Central College News

Featured: 14 Years Later

October 21, 2012

For some, a tour of the Des Moines Art Center can mean as much as a visit to The Louvre. Grant McMartin ’93 first visited the Art Center on a school field trip from Grundy Center, Iowa. When the teacher told the class it was time to go, Grant had a big revelation (for an eight-year-old, that is). He didn’t want to leave; he felt like he was meant to be at the museum.

“From that point on, I always wanted to be an artist,” says Grant.  “And I still get that feeling whenever I go back there.”

Grant was back at the Des Moines Art Center on Oct. 18, giving an artist talk about his piece in the museum’s newest exhibit, Iowa Artists 2012: Print. His woodblock print will be displayed in the show through January.

A woodblock print works like a rubber stamp; you rub ink on a carved piece of wood, and the raised sections mark the paper. For his piece at the Art Center, Grant used the back of a violin. Both the violin and one of the prints made from the instrument are in the exhibit.

In the art world, Grant goes by the name Grant William Thye (his middle names), and his work is sold in galleries across the country. His pieces have been purchased online from art lovers in San Diego, New York, England and Germany. His artwork has also been chosen for many juried shows and featured in national advertising campaigns, including one for Buitoni Pasta.

Despite his graduate training in printmaking, Grant has recently gravitated toward painting, especially landscape and still-life. His work is often tinged with the emotions he is struggling with, as well as the beauty he sees around him. When he’s working in his Chicago studio during the summer and winter, city landscapes flow from his hands. But when he helps out on his parent’s farm, as he is doing this fall, the boundless fields and endless skies of Iowa are reflected back through his paintbrush.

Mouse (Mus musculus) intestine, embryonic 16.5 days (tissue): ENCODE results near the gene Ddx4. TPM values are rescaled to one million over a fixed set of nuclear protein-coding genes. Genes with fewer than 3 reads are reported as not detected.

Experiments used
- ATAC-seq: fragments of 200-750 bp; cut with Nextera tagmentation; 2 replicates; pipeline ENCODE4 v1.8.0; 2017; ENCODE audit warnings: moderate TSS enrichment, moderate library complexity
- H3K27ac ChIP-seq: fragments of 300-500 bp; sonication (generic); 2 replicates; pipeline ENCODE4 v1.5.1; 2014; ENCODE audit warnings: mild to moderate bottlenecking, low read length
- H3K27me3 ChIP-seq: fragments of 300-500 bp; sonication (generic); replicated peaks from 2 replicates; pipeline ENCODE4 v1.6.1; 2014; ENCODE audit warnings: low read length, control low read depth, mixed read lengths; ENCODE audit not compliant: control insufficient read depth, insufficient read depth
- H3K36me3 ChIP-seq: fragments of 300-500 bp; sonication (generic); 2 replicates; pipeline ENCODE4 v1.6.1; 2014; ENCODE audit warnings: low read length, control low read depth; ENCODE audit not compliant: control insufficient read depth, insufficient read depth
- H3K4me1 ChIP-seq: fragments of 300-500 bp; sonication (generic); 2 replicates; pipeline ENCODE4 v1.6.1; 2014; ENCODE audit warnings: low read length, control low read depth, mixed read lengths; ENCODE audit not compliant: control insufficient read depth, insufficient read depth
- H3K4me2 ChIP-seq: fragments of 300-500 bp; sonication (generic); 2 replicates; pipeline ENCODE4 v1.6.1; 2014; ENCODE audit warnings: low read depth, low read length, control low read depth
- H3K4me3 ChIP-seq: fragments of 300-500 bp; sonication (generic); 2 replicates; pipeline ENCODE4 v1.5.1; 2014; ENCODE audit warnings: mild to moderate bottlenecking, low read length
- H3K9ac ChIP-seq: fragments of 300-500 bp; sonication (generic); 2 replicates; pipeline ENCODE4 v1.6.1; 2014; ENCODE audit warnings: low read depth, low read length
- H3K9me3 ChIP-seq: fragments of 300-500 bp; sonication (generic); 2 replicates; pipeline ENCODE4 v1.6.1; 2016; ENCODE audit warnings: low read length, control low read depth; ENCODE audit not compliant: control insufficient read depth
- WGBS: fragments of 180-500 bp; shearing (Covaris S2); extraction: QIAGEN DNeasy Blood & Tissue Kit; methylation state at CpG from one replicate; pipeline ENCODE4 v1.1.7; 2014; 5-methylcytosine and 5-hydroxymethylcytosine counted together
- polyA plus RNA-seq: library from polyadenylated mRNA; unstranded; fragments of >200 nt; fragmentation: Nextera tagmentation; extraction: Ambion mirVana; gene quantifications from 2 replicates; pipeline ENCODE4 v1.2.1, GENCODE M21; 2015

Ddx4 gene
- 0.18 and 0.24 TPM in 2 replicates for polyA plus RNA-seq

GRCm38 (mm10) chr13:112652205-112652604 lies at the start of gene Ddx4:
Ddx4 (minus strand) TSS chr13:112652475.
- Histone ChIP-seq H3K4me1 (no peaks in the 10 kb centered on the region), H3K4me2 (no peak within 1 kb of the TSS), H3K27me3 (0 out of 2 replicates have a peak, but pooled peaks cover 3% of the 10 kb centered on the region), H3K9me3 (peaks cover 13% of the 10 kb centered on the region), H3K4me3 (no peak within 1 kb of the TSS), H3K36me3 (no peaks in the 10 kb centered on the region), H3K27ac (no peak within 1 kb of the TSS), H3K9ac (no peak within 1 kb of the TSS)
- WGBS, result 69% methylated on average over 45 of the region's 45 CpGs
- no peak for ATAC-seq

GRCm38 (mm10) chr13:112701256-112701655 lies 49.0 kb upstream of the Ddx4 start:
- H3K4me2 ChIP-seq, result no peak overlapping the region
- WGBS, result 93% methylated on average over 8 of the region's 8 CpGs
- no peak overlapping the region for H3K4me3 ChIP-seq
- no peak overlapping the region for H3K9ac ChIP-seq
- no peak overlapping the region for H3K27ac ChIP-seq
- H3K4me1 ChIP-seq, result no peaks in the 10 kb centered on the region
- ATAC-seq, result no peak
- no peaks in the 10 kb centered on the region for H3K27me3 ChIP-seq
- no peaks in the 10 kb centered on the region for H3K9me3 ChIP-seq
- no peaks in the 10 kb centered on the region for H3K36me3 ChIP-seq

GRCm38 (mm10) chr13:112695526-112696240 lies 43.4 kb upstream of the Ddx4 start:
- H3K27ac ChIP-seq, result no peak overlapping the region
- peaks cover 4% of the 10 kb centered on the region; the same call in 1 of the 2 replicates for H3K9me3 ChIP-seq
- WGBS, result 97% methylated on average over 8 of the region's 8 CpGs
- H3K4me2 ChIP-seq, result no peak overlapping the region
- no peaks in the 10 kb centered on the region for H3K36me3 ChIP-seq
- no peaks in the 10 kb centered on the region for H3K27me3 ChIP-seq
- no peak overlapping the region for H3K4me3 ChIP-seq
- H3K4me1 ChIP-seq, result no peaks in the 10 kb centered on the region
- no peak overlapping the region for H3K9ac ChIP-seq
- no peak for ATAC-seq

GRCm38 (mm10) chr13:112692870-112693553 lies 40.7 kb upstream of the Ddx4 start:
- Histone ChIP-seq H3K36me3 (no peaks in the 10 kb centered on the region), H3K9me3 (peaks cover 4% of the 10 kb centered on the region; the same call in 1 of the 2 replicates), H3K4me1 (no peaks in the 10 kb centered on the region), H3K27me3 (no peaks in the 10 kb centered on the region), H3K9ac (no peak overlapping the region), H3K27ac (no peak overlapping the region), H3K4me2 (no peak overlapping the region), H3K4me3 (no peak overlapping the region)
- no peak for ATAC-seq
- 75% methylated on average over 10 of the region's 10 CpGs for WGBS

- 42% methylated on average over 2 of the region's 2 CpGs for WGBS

Typically, Grant goes into the studio around 6 a.m. and spends the morning doing his most creative work. In the afternoon, he’ll go for a run, which he describes as a kind of recess, before heading back to fill in other pieces or stretch canvases. It usually takes at least a month to finish a piece, so there’s always more work to be done.

“It feels like I’m doing what I should be doing,” Grant says of his painting. “I can be in my studio 12-15 hours every single day, and I won’t know if it’s Sunday or Wednesday.”This is the kind of freedom Grant could not have imagined five years ago when he was working at Pella Corporation, where he had been employed for nine years. Before that, Grant worked in residential life and multicultural affairs and coached football at Illinois Wesleyan University. Immediately after college, he worked for an insurance company.“I have always wanted to be an artist, but I didn’t necessarily know that was a thing you could do,” Grant says of his circuitous career path. “I thought you had to go to school, then get a job and make money. Being an artist wasn’t that; it was something fun to do.”

Finally, in 2007, Grant decided it was time to take the leap. He had paid off his student loans and saved up enough money for two years away from the job. So he sat down to make a business plan, allotting six months for each of these stages: getting his skills back, creating his signature style, building a portfolio and starting to sell pieces. It was an ambitious plan—two years to become a self-supporting artist, something many artistic people never do. But it worked out just as he planned.The first six months were tough; he didn’t keep anything he painted. He equates that period to relearning a musical instrument. “You just go into the studio every day and do it and do it and do it and try to get your dexterity and creativity back.”

This piece hangs in the Roe Center at Central. Grant also has a piece in the dining room of the president’s house.

Grant appreciates the diversity and freedom of being a full-time artist—working on whatever he feels like at any given time. That’s something he loved about Central, too.  As a general studies major (now called integrated studies) he could take classes in many different disciplines.  ”I always tell people it is the best major you can have because you are so well-rounded.”

Grant sees that “Renaissance man” knowledge in his brother, as well. Jeff McMartin ’90, Central’s head football coach, earned a master’s in general studies at Wake Forest University. Grant says his brother can coach all day long and watch film late until the night. and never feel like he’s working.

Grant says the same thing about his career as an artist: “I feel like a kid. I’m happy and stress-free every day. I think anybody who is doing what they should be doing feels that way.”

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